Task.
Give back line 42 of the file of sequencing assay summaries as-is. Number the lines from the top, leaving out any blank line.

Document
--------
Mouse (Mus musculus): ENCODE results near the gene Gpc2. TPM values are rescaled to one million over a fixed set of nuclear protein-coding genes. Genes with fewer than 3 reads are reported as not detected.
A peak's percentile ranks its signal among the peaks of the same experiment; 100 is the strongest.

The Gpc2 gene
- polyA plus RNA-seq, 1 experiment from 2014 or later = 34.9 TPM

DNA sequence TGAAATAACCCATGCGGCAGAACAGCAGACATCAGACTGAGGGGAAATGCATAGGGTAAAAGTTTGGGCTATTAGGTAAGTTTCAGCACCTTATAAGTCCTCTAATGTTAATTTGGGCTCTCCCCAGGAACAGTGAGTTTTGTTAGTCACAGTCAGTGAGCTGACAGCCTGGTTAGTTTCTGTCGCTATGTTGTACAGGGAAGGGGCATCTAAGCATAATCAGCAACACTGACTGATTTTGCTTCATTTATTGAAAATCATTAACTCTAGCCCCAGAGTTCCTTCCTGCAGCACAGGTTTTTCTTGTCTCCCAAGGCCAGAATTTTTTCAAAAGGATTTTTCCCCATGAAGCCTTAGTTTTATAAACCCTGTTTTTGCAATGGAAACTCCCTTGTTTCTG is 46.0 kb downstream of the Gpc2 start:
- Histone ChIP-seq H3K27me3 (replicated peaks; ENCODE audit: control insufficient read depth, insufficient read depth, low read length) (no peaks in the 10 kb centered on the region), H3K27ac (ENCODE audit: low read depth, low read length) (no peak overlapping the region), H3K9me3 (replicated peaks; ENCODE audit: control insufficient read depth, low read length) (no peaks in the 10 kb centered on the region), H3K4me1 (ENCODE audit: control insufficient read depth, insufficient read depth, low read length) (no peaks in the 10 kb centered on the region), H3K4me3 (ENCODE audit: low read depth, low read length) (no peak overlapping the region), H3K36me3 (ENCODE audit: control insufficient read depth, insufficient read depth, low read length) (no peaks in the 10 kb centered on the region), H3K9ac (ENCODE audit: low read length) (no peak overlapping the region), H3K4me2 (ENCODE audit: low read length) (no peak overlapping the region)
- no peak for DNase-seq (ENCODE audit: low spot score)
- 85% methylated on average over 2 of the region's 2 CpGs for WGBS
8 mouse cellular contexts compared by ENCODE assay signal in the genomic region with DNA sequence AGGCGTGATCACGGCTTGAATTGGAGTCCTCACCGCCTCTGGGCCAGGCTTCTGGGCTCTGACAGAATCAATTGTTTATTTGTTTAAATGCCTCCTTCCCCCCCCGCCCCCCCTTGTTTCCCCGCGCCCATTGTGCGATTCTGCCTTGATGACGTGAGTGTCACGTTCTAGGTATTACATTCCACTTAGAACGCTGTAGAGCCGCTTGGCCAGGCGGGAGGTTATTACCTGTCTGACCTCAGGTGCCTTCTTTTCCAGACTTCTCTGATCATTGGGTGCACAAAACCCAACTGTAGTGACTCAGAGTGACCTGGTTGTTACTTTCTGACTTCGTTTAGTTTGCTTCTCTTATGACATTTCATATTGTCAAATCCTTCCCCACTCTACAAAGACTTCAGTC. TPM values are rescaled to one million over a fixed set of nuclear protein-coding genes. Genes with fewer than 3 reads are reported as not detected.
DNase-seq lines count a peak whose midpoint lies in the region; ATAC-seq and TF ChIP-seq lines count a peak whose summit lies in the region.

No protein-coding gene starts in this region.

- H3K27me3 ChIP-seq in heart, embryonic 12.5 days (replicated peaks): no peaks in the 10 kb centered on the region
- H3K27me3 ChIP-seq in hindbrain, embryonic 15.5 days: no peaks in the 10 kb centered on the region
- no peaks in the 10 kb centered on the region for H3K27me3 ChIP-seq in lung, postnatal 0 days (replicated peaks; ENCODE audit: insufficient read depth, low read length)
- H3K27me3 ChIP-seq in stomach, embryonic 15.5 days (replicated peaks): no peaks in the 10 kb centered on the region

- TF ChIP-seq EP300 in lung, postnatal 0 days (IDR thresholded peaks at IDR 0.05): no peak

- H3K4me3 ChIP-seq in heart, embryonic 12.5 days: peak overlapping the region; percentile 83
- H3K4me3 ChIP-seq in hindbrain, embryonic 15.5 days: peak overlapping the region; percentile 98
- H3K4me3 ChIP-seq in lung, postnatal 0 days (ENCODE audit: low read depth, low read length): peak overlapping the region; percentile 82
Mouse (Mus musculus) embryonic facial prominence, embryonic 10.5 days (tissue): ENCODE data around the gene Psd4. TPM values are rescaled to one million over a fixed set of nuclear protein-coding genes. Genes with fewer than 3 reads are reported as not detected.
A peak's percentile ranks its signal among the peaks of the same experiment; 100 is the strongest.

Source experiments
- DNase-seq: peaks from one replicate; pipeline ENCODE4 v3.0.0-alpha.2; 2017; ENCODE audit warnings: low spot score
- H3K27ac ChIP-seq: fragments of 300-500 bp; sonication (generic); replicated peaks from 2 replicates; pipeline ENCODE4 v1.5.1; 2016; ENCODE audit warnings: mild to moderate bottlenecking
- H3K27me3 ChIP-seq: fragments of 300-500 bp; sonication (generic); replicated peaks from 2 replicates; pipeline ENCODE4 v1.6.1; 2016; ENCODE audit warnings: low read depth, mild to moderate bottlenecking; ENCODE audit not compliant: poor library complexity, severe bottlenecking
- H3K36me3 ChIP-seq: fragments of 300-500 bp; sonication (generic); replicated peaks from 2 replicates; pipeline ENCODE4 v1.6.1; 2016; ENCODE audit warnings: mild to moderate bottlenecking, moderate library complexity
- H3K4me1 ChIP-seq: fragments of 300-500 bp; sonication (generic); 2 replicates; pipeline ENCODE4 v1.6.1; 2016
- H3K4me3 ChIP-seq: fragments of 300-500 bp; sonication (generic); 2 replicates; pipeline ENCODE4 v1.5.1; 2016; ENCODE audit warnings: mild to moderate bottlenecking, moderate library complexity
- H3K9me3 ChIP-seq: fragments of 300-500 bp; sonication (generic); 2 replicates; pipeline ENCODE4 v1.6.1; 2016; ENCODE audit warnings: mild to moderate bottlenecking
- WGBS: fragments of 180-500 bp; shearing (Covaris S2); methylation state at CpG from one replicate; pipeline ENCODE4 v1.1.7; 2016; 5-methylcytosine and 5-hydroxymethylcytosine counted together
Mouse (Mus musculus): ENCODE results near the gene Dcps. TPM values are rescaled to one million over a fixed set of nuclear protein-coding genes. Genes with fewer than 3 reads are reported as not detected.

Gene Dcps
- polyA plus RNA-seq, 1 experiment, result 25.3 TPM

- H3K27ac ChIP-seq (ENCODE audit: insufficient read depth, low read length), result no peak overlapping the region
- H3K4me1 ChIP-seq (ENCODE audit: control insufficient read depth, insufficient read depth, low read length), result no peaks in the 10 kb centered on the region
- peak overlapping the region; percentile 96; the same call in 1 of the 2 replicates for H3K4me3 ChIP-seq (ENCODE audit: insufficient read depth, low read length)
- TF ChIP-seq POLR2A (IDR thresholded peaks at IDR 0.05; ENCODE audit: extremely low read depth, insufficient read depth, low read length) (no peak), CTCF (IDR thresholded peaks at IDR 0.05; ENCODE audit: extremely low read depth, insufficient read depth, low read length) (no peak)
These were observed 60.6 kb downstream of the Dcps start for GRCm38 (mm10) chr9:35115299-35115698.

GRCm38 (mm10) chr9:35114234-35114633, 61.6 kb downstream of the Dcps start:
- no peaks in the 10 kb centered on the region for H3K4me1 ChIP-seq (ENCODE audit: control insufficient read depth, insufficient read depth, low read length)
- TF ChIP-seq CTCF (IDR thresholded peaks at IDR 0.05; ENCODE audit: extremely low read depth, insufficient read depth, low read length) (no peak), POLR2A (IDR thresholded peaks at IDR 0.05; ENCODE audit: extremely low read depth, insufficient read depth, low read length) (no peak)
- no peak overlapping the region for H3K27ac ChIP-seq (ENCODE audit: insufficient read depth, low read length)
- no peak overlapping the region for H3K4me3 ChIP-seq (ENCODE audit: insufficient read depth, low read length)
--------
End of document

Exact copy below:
- no peak overlapping the region for H3K27ac ChIP-seq (ENCODE audit: insufficient read depth, low read length)